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Qualcomm - “Cut out the middle man, let handsets talk to one another”

Back in 2002 when a colleague asked “How do trans-Atlantic mobile calls work, because surely the signals can’t reach that far,” our office broke up la


Published: 10 February, 2011


Back in 2002 when a colleague asked “How do trans-Atlantic mobile calls work, because surely the signals can’t reach that far,” our office broke up laughing. But the new invention (actually it’s a new implementation) at Qualcomm is really about mobile phones speaking directly to one another. It is calling the idea peer to peer, but that’s a misnomer since P2P networks on the internet have all sorts of ramifications, some of which this might emulate, and many of them which it would not.

Qualcomm will demonstrate what it is now calling FlashLinq at Mobile World Congress this month saying that it enables devices to discover one another automatically and then to communicate at broadband speeds without going via a base station. What’s new you ask since Bluetooth has been doing that for years, and now WiFi can do that in phones?

Well FlashLinq uses TDD licensed spectrum and is a synchronous protocol running over OFDMA carriers. So this is for operators to suddenly come up with applications where this would be relevant. The invention raises tons of questions about how such a service could be used and is limited as much by operator imagination as by application design. The bigger question is how do you charge for something like that and even before we ask that, why wouldn’t it be utter chaos if everyone tried to use it at once.

The discovery range is being touted as up to a kilometer though we’d like to know what happens if you happen to use this TDD spectrum for other applications which are base station or transmitter connected, surely there would be interference that is tough to manage except in a macro way. So if you wanted, for instance to use IP Wireless TDD broadcast transmissions for TV delivery, you would have to segment the spectrum, one part for one application and the other for P2P traffic. Most likely the TDD spectrum would have to be dedicated.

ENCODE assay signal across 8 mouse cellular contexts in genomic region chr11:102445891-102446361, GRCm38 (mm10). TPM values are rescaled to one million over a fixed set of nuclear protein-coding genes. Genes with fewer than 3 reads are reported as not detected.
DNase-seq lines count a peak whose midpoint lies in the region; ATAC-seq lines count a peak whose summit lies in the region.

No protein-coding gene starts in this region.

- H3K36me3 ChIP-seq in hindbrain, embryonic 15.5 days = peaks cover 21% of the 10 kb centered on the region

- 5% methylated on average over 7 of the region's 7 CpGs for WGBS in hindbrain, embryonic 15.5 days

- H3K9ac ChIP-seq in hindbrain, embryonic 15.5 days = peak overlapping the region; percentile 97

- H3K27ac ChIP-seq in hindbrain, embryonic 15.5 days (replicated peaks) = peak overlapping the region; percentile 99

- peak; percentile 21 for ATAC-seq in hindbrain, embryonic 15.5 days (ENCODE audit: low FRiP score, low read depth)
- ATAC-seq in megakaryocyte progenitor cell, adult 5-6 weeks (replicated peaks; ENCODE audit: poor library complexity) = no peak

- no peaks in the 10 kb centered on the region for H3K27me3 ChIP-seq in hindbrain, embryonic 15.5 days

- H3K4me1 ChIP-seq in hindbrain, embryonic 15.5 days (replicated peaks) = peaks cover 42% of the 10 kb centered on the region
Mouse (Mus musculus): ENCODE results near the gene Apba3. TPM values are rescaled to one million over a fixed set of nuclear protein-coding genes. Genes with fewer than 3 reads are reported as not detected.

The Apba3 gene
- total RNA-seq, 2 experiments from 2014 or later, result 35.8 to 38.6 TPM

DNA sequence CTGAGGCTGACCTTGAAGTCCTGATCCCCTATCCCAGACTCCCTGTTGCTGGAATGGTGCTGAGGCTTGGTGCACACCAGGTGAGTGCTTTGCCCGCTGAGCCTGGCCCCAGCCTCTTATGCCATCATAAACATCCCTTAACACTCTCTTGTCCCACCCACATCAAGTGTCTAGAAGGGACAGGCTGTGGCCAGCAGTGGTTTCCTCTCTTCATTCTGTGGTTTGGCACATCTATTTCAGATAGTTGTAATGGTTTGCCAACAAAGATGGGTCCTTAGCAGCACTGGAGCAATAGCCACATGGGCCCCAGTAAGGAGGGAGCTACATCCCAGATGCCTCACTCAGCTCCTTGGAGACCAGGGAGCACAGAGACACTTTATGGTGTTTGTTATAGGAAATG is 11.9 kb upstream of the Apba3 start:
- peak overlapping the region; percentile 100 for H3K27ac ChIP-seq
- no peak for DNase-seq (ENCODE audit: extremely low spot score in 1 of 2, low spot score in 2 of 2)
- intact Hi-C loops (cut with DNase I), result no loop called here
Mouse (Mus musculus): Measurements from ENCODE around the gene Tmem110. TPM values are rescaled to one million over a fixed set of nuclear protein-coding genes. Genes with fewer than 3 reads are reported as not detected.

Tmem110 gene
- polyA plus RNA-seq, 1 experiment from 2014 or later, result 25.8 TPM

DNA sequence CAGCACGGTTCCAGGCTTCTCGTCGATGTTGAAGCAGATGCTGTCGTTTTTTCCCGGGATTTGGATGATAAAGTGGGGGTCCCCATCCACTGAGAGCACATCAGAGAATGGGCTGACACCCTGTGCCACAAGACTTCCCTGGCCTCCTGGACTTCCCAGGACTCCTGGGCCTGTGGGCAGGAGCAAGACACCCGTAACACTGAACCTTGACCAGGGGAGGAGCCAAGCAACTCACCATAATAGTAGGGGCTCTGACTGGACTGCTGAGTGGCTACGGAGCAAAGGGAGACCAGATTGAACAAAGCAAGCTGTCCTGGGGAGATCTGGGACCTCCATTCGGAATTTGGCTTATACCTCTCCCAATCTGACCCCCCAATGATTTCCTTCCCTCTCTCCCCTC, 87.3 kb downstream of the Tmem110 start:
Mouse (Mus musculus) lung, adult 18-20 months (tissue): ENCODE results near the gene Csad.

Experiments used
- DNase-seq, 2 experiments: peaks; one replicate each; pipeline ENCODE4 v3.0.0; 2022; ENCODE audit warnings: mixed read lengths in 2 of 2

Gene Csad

At that distance in a city you would take in thousands of phones, and the discovery capacity says Qualcomm can handle that many distinct addresses. The system claims to have distributed interference management, but by that we assume that this is a detect and avoid strategy or a simple process like WiFi where everyone that is sharing it at any point gets a fraction of the bandwidth/throughput.

Qualcomm says that FlashLinq can effectively create a "neighborhood-area network," where fixed and mobile peer applications can interact directly. So what could this lead to? Well a cheaper form of broadband for a start, why not transmit broadband requests out on this local link, to device which can do html look ups? and return the results? Or use it like a walkie talkie, routing push to talk over an alternative data path? Or offer high bandwidth video phone access using P2P or location based advertising, which reaches out with P2P to nearby handsets with advertising offers.

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